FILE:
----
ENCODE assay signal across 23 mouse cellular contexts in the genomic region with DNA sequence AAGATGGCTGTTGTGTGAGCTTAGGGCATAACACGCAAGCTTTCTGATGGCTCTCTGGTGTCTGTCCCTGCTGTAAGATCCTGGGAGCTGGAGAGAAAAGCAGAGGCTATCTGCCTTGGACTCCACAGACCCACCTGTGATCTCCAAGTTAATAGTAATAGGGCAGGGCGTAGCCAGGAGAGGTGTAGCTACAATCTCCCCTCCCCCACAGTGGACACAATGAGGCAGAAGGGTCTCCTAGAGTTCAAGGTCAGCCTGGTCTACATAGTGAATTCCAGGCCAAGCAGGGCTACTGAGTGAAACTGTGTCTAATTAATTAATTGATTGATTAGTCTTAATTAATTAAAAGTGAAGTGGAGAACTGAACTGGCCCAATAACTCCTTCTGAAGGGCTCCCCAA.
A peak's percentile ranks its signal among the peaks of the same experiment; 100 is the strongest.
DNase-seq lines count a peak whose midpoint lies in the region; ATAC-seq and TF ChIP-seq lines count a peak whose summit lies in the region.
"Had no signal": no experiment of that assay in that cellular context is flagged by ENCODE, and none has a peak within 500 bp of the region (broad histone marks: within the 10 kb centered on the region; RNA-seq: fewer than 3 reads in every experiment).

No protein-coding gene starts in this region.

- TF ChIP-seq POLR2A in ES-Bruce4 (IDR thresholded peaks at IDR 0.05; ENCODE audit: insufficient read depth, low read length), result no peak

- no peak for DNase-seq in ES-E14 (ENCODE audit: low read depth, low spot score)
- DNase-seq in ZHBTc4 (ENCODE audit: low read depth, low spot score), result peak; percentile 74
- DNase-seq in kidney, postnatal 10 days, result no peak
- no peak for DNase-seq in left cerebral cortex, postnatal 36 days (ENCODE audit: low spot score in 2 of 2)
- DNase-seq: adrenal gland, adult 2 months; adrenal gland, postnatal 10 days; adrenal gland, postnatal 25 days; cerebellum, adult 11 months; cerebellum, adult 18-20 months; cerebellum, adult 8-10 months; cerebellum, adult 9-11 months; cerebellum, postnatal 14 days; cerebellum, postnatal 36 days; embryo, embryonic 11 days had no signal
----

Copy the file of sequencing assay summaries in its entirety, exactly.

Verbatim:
ENCODE assay signal across 23 mouse cellular contexts in the genomic region with DNA sequence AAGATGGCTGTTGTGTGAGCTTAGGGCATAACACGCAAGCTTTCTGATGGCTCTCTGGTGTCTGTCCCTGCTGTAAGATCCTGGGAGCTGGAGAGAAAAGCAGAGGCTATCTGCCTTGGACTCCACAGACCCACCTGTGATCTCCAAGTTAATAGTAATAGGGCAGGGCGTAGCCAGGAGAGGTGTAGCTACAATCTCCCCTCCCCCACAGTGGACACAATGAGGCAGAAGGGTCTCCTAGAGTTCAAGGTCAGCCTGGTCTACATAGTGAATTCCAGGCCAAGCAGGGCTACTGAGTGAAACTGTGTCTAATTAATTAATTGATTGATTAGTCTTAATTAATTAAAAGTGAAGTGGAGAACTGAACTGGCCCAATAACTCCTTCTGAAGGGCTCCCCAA.
A peak's percentile ranks its signal among the peaks of the same experiment; 100 is the strongest.
DNase-seq lines count a peak whose midpoint lies in the region; ATAC-seq and TF ChIP-seq lines count a peak whose summit lies in the region.
"Had no signal": no experiment of that assay in that cellular context is flagged by ENCODE, and none has a peak within 500 bp of the region (broad histone marks: within the 10 kb centered on the region; RNA-seq: fewer than 3 reads in every experiment).

No protein-coding gene starts in this region.

- TF ChIP-seq POLR2A in ES-Bruce4 (IDR thresholded peaks at IDR 0.05; ENCODE audit: insufficient read depth, low read length), result no peak

- no peak for DNase-seq in ES-E14 (ENCODE audit: low read depth, low spot score)
- DNase-seq in ZHBTc4 (ENCODE audit: low read depth, low spot score), result peak; percentile 74
- DNase-seq in kidney, postnatal 10 days, result no peak
- no peak for DNase-seq in left cerebral cortex, postnatal 36 days (ENCODE audit: low spot score in 2 of 2)
- DNase-seq: adrenal gland, adult 2 months; adrenal gland, postnatal 10 days; adrenal gland, postnatal 25 days; cerebellum, adult 11 months; cerebellum, adult 18-20 months; cerebellum, adult 8-10 months; cerebellum, adult 9-11 months; cerebellum, postnatal 14 days; cerebellum, postnatal 36 days; embryo, embryonic 11 days had no signal